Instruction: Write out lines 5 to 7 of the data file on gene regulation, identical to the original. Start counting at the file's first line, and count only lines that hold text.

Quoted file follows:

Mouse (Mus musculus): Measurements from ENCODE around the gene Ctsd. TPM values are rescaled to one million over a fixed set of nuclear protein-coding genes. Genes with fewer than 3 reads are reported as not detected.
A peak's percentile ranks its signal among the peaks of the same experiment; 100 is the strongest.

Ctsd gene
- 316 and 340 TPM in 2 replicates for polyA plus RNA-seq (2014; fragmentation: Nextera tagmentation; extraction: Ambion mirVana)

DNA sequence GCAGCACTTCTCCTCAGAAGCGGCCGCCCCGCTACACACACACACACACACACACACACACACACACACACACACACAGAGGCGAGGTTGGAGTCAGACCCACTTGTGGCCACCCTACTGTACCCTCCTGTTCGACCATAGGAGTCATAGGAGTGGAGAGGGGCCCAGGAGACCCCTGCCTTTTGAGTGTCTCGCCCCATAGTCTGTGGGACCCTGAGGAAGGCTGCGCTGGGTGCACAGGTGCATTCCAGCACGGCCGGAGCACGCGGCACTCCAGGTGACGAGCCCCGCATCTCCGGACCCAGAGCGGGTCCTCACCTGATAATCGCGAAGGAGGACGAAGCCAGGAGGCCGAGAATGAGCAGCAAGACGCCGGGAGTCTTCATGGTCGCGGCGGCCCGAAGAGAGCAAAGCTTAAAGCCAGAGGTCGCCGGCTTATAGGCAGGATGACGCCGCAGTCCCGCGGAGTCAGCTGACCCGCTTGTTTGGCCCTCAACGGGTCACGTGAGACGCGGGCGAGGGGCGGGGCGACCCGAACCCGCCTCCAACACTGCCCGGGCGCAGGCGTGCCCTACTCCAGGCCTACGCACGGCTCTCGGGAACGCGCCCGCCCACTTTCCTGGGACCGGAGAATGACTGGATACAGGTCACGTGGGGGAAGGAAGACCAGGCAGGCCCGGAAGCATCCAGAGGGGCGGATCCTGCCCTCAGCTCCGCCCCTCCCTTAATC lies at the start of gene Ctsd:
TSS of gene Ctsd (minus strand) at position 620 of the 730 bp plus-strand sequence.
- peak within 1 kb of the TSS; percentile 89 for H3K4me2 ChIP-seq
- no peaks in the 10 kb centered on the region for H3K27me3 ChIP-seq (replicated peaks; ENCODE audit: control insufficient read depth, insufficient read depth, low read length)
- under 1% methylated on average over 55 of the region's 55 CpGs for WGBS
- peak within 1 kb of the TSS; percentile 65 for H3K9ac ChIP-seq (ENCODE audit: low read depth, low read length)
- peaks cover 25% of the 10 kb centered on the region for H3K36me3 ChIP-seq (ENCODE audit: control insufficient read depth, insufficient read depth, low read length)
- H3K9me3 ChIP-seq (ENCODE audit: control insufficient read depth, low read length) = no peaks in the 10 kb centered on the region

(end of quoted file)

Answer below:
DNA sequence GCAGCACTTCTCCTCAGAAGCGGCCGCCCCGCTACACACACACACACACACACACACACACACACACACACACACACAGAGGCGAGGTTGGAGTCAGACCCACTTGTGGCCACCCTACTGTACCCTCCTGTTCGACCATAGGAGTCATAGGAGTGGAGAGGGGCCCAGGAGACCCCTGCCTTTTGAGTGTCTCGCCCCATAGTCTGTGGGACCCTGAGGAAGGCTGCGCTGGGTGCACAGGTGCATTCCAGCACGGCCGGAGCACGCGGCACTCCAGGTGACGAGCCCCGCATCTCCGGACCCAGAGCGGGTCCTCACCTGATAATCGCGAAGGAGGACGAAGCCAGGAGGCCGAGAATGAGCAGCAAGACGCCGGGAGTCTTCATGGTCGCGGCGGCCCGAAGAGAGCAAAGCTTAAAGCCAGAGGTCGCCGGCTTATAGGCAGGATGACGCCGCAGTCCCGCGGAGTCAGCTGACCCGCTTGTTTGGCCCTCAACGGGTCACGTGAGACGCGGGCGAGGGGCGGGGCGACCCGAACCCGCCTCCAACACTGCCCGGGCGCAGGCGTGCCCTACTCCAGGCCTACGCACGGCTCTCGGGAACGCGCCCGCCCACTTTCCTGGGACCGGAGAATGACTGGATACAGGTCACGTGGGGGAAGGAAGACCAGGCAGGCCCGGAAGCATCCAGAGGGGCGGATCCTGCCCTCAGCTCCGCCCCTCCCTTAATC lies at the start of gene Ctsd:
TSS of gene Ctsd (minus strand) at position 620 of the 730 bp plus-strand sequence.
- peak within 1 kb of the TSS; percentile 89 for H3K4me2 ChIP-seq